Part 2 of Oscar Recio Coll’s Why Board Games? Oscar is a school teacher in Asturias (a region in northwest Spain) where he uses board games in his teaching of English as a foreign language.  

Why Board Games? – Part Two 

by Oscar Recio Coll

Note: If you haven’t read Oscar’s Part One of Why Board Games? you can find it by clicking here


Imagine a boy from Spain, a 12-year-old kid discovering the Gabriel Knight and Monkey Island video games, Dungeons & Dragons, The Call of Cthulhu, Space Hulk, Warhammer fantasy roleplay and many more… He needed a foreign language to play…what he did? Learn. That was the only way to experience what the others were “living.” His older brother played those games and they were exciting, he was there when his brother played with his friends, listened to the people playing when using the vocabulary of the games and read the rulebooks when his brother was not at home…oh yes, …he learned…because he wanted to play…and yes, that kid was me. And changed my experience when foreign language was a subject at school…

So now picture a classroom and bringing a game they have never seen before…if you can make your group interested to play THAT game, you’ll see how much the dynamics of learning vocabulary or anything the game is asking for will be appearing. They´ll become more and more engaged and also you can present more formal contents and make them aware of how their playing sessions are having an impact on the way they are improving on the “traditional” FL learning sessions. The transference of knowledge and the way their communicative skills are getting better could make them feel motivated to face new “challenges” both formal and informal. Feedback becomes the source of information as the sessions are used as teaching tools and it’s the way to make the adaptations or redesigning the approach used to make the game a path for learning a certain content. The context and background are telling you what to do. The way the group reacts to how you presented the game, the content you are trying to work through playing and how fast they are able to “play” without your guidance is evidence of the individual and group capability to absorb the required information to actually play that game. Social interaction plays a vital role too, the previous experiences and knowledge are used to take profit of the new situation.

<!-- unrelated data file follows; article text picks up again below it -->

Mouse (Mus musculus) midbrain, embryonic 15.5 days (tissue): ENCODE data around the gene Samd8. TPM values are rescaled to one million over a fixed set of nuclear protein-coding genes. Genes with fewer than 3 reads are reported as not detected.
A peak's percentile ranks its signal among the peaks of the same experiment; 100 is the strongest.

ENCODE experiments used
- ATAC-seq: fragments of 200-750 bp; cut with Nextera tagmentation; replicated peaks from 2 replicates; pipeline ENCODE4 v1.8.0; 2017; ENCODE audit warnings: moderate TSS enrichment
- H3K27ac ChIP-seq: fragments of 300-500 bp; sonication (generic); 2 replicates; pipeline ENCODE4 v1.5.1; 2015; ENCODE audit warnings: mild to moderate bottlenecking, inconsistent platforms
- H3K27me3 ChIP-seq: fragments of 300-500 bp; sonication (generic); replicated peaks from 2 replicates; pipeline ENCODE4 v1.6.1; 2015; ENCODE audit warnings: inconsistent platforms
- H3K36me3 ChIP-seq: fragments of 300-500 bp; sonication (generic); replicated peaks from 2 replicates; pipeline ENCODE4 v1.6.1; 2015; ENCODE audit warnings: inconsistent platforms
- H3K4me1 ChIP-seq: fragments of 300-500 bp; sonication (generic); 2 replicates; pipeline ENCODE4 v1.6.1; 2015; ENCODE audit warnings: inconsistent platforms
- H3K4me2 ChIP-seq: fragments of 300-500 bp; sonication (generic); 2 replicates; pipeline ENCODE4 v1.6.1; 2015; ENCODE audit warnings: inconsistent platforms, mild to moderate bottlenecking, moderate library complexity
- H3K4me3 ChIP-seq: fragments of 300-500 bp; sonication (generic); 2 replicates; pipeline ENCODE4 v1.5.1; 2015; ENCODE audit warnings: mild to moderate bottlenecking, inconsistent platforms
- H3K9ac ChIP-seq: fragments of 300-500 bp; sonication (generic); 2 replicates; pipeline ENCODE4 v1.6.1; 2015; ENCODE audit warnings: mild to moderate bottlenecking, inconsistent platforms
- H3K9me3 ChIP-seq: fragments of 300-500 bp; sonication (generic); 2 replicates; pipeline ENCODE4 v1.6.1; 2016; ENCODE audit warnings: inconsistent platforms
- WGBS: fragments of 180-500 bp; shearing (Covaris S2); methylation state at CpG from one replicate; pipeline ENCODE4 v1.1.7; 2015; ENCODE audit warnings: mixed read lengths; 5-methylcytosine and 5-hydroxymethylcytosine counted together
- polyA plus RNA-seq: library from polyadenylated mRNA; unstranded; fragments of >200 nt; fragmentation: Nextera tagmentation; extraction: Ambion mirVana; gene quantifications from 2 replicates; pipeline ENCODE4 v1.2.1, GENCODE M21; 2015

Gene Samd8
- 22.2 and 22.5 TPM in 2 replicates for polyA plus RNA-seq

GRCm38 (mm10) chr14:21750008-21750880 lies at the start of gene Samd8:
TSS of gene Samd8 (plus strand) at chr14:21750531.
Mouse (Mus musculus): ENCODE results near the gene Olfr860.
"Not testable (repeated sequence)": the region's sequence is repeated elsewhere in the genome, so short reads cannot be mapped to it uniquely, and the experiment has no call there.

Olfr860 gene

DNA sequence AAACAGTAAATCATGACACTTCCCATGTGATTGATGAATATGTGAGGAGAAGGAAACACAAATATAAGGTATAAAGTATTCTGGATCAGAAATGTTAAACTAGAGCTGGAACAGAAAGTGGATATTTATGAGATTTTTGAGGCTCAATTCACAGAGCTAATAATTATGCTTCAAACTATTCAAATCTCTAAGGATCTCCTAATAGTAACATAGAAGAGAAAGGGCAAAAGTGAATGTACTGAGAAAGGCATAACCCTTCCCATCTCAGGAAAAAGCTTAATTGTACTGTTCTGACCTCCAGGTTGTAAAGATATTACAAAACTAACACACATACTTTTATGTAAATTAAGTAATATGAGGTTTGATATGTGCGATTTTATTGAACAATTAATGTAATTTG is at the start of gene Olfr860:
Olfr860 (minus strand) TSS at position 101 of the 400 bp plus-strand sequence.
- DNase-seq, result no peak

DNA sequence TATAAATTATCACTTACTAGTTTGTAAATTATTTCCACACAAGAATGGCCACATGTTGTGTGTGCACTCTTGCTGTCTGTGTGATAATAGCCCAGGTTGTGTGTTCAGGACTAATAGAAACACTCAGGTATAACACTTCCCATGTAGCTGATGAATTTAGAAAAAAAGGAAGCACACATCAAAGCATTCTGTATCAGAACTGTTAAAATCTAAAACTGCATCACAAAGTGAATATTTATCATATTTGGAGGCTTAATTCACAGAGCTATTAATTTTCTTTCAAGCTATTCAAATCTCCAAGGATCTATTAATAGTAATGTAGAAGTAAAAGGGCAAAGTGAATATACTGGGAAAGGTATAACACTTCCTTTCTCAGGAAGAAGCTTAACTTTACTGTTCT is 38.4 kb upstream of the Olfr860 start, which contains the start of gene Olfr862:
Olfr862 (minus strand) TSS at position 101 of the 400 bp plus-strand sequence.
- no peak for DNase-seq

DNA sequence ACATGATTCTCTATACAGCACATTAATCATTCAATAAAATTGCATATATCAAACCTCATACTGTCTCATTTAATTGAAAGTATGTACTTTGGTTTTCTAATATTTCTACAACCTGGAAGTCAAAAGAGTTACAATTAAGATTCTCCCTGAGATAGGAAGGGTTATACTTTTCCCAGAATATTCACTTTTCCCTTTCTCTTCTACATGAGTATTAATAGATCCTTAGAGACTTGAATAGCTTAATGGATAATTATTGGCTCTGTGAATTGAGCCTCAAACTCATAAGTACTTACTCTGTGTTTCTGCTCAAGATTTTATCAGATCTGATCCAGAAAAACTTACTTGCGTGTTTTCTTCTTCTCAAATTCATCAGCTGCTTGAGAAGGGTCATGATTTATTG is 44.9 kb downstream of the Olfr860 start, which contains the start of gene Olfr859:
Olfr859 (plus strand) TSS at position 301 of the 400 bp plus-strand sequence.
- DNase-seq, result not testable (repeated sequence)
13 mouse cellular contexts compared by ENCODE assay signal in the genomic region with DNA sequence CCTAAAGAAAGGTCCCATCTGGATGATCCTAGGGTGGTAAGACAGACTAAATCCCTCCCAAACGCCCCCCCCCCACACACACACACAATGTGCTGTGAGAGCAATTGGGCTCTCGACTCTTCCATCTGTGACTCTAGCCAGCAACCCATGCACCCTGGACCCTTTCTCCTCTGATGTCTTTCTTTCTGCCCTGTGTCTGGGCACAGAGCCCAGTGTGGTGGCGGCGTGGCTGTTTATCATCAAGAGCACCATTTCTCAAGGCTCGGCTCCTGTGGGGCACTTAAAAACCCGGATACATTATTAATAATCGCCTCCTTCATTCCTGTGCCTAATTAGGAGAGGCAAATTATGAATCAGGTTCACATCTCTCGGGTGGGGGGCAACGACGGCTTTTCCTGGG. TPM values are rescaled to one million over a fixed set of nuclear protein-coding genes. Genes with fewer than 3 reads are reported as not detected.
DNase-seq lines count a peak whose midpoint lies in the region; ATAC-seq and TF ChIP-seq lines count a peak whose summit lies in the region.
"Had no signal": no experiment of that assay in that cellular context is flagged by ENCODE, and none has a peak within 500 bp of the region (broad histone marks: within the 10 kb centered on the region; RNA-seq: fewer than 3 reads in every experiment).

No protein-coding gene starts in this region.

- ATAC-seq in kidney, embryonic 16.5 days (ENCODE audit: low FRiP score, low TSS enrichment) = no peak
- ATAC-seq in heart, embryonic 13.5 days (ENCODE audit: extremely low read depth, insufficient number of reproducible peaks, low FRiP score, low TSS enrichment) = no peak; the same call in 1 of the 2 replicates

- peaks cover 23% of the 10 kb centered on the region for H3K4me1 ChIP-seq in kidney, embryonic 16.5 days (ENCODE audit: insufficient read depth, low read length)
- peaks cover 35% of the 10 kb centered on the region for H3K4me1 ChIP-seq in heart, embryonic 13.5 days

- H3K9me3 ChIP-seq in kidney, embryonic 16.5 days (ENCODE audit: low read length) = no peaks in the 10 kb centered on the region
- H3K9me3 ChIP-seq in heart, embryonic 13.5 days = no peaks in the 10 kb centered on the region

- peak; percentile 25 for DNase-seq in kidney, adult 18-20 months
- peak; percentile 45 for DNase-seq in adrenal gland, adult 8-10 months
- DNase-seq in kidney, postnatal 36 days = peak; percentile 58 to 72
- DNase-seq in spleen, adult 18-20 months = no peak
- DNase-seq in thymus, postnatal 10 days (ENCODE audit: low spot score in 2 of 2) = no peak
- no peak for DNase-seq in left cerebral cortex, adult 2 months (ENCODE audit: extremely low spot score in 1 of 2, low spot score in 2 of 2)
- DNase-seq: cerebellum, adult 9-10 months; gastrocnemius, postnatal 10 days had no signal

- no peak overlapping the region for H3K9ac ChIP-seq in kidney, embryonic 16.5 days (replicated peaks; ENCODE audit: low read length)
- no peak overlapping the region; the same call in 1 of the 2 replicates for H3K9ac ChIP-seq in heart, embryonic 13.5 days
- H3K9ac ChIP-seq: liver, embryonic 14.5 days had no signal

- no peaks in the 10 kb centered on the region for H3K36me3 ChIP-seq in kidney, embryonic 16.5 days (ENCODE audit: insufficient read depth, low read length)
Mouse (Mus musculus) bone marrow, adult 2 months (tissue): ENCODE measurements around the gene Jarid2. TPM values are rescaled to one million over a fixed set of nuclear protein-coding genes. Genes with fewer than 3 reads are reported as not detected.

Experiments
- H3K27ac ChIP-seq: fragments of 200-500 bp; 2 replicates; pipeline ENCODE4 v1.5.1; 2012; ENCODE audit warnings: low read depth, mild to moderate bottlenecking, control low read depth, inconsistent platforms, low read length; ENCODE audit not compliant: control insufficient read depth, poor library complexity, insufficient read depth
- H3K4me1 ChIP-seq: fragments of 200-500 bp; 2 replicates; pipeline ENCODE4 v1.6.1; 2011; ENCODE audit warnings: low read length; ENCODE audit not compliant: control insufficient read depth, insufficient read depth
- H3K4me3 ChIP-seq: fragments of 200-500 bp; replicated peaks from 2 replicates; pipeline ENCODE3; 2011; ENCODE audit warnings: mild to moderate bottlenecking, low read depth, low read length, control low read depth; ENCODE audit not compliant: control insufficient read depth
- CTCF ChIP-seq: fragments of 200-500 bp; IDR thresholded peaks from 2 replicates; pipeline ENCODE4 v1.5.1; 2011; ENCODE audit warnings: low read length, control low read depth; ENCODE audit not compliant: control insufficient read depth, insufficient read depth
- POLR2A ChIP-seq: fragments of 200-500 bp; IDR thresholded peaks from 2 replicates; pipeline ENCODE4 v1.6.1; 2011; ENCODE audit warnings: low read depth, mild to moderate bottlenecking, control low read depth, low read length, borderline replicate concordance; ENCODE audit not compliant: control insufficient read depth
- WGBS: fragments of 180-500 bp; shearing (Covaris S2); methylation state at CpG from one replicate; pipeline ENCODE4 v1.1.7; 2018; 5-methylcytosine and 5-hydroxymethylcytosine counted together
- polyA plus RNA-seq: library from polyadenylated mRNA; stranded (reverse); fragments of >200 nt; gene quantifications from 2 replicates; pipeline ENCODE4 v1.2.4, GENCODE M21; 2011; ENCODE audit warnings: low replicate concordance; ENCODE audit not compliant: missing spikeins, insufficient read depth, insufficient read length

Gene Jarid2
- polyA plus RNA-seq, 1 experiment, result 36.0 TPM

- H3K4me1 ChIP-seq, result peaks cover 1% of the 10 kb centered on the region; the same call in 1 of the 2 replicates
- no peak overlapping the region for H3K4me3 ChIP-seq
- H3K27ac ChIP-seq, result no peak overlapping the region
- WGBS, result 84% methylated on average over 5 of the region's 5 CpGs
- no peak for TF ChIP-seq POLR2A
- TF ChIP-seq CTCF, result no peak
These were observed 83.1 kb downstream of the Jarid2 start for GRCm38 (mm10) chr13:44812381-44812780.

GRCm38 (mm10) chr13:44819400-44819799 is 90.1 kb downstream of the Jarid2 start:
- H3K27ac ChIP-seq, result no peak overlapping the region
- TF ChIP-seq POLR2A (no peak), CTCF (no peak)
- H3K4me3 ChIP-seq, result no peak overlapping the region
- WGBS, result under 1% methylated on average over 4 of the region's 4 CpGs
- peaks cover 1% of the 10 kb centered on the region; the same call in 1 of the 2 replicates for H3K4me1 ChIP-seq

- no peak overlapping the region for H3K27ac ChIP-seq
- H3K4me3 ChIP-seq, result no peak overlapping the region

As I mentioned before: as you play the amount of vocabulary and communicative structures are growing and growing, reinforcing the previously learned and setting the foundations of a better and more efficient way to address communication. From time to time a session of “serious” feedback is needed because is easy, really easy, to lose control of a game-based-session if you are not careful.

Games, at least the way I use them to teach, are always presented with the content to be learned…well, maybe not at the time I’m presenting the game, but for sure at the time I’ll be presenting the “formal” content hidden within the using of that game. Awareness of the “layers” a game has is something essential for me.

Kids, when exposed to those “layers”, could understand how games are powerful…c’mon…just remember Season 1 of Stranger Things and remember how they used strategy learned when they played D&D and how they transferred a fictional background and decisions made to real life situation…Ok…I know…it’s fiction…but you know what I’m talking about, right? Companies, the Army, banks, and scientists use the same process when planning how to address a probably future problem or stress situation: is called simulation.

Oh, wait a minute…so…they are “playing” but without a board game…. They suddenly have a challenge to face, within a safe context, using a mistake-friendly environment as a way to improve, using a background they know, with skills they are practicing and with the goal to better face a future real situation…aha…Can you see what I’m talking about?